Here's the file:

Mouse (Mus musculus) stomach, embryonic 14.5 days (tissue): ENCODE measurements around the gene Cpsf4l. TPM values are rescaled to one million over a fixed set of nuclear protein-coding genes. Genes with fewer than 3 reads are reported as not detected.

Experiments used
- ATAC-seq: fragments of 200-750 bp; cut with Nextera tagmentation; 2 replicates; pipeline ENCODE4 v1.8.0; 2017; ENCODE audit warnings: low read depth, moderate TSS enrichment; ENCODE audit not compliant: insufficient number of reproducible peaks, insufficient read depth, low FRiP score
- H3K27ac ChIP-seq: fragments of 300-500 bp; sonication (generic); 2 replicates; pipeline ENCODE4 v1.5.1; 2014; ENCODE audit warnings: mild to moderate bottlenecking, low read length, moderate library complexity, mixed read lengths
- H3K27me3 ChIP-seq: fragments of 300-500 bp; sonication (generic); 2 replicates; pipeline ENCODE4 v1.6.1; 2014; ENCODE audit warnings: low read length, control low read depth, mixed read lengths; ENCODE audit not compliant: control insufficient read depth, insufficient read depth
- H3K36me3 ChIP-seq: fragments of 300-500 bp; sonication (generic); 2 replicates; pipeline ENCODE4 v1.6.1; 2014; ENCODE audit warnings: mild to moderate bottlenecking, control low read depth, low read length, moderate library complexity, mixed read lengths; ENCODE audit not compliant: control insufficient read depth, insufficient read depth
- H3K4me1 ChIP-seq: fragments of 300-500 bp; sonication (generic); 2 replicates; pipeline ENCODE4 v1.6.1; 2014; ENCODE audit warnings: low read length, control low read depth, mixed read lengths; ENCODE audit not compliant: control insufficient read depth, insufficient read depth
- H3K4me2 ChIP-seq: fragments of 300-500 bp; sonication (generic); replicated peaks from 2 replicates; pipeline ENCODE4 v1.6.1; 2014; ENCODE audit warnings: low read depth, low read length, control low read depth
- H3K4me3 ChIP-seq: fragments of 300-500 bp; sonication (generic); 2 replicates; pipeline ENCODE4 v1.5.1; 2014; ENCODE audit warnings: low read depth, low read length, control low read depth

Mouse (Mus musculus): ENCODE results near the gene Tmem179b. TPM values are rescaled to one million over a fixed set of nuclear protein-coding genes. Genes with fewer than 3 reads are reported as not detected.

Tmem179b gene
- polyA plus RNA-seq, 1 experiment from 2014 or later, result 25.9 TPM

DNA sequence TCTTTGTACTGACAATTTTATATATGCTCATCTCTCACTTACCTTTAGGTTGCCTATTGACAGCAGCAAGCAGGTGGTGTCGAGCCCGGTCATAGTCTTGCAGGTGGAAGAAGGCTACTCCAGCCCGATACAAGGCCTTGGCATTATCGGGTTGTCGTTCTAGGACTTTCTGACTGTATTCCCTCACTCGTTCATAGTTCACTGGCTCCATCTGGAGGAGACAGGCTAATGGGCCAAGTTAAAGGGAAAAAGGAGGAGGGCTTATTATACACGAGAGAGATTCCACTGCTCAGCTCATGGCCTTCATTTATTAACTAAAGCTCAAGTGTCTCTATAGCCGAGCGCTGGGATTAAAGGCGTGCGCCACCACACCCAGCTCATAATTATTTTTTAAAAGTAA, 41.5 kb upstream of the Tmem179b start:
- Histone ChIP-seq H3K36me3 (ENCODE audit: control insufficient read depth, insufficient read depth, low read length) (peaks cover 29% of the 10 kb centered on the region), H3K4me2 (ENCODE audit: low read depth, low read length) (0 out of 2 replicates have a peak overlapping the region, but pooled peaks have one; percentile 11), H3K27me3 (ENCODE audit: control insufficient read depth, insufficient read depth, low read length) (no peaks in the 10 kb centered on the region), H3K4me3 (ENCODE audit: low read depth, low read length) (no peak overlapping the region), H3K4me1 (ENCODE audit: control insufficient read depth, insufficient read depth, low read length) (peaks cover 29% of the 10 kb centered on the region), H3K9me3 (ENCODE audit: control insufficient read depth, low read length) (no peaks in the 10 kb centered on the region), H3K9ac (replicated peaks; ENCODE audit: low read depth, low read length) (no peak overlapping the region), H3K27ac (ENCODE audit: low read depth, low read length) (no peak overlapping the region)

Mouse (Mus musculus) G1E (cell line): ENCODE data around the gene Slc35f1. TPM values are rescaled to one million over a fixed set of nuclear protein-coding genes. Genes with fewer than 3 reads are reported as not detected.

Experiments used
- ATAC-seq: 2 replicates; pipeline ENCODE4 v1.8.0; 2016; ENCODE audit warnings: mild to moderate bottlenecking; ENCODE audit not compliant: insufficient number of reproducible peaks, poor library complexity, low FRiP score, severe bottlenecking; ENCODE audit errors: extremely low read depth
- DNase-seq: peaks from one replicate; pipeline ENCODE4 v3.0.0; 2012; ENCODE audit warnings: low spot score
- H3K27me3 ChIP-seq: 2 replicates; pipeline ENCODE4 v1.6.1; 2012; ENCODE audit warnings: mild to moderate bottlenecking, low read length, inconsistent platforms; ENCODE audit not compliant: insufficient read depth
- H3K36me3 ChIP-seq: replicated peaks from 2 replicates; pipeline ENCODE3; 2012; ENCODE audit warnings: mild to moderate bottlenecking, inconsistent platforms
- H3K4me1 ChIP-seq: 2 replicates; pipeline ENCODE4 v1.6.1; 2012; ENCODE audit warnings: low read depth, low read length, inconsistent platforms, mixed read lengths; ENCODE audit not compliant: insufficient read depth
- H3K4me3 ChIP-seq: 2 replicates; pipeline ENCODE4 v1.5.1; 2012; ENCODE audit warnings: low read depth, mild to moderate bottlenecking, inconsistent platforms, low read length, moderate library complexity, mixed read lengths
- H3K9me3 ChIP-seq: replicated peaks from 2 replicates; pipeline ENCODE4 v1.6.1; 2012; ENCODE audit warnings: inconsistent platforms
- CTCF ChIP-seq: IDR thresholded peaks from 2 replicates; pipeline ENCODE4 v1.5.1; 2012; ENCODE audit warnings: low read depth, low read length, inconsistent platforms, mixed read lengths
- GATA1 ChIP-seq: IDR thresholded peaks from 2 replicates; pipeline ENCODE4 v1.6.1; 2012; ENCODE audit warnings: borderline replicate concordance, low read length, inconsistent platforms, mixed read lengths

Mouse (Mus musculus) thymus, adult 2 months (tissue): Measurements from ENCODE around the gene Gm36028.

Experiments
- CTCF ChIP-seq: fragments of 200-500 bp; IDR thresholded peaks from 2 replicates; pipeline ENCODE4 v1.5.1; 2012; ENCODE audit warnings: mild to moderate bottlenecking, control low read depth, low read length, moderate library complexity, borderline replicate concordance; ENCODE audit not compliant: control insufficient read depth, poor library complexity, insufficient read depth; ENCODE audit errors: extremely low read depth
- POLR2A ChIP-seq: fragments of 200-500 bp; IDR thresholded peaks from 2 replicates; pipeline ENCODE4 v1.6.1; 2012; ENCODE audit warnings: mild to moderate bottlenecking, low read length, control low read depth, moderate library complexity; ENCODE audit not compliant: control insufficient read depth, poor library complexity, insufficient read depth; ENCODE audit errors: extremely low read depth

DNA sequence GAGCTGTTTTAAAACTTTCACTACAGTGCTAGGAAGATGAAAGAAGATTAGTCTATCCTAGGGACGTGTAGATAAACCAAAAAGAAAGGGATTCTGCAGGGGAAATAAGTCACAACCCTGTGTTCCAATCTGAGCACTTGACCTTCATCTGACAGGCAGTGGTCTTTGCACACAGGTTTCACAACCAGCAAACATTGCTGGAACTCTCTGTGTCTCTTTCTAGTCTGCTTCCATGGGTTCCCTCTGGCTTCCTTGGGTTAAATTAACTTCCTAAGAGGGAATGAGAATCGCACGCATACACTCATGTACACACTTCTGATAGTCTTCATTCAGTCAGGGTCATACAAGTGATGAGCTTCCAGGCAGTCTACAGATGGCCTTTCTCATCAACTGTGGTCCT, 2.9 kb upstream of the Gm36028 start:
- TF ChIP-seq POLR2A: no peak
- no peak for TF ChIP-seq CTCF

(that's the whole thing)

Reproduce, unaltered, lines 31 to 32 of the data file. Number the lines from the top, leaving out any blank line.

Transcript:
- TF ChIP-seq POLR2A: no peak
- no peak for TF ChIP-seq CTCF